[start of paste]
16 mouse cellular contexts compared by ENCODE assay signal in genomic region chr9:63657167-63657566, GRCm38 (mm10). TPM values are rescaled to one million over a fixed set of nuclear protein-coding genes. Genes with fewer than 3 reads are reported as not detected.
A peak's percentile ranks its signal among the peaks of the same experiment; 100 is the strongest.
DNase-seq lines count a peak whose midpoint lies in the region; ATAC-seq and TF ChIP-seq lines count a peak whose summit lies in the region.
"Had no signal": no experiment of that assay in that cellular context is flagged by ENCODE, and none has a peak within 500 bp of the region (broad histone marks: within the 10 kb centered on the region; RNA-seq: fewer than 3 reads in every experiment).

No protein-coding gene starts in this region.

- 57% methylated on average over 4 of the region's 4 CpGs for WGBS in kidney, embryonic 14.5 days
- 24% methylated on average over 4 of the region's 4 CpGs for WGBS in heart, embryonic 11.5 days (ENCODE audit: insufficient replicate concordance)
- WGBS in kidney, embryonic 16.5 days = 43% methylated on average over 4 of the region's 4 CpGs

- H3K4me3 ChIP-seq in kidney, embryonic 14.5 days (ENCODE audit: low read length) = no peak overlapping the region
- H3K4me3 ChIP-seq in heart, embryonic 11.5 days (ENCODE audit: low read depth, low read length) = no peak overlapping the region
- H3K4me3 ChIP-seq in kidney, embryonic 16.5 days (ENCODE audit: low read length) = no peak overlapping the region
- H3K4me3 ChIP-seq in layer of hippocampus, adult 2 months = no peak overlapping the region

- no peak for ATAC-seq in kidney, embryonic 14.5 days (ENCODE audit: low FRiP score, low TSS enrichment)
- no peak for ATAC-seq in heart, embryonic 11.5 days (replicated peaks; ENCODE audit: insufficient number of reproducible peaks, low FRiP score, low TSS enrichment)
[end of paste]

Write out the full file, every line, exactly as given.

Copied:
16 mouse cellular contexts compared by ENCODE assay signal in genomic region chr9:63657167-63657566, GRCm38 (mm10). TPM values are rescaled to one million over a fixed set of nuclear protein-coding genes. Genes with fewer than 3 reads are reported as not detected.
A peak's percentile ranks its signal among the peaks of the same experiment; 100 is the strongest.
DNase-seq lines count a peak whose midpoint lies in the region; ATAC-seq and TF ChIP-seq lines count a peak whose summit lies in the region.
"Had no signal": no experiment of that assay in that cellular context is flagged by ENCODE, and none has a peak within 500 bp of the region (broad histone marks: within the 10 kb centered on the region; RNA-seq: fewer than 3 reads in every experiment).

No protein-coding gene starts in this region.

- 57% methylated on average over 4 of the region's 4 CpGs for WGBS in kidney, embryonic 14.5 days
- 24% methylated on average over 4 of the region's 4 CpGs for WGBS in heart, embryonic 11.5 days (ENCODE audit: insufficient replicate concordance)
- WGBS in kidney, embryonic 16.5 days = 43% methylated on average over 4 of the region's 4 CpGs

- H3K4me3 ChIP-seq in kidney, embryonic 14.5 days (ENCODE audit: low read length) = no peak overlapping the region
- H3K4me3 ChIP-seq in heart, embryonic 11.5 days (ENCODE audit: low read depth, low read length) = no peak overlapping the region
- H3K4me3 ChIP-seq in kidney, embryonic 16.5 days (ENCODE audit: low read length) = no peak overlapping the region
- H3K4me3 ChIP-seq in layer of hippocampus, adult 2 months = no peak overlapping the region

- no peak for ATAC-seq in kidney, embryonic 14.5 days (ENCODE audit: low FRiP score, low TSS enrichment)
- no peak for ATAC-seq in heart, embryonic 11.5 days (replicated peaks; ENCODE audit: insufficient number of reproducible peaks, low FRiP score, low TSS enrichment)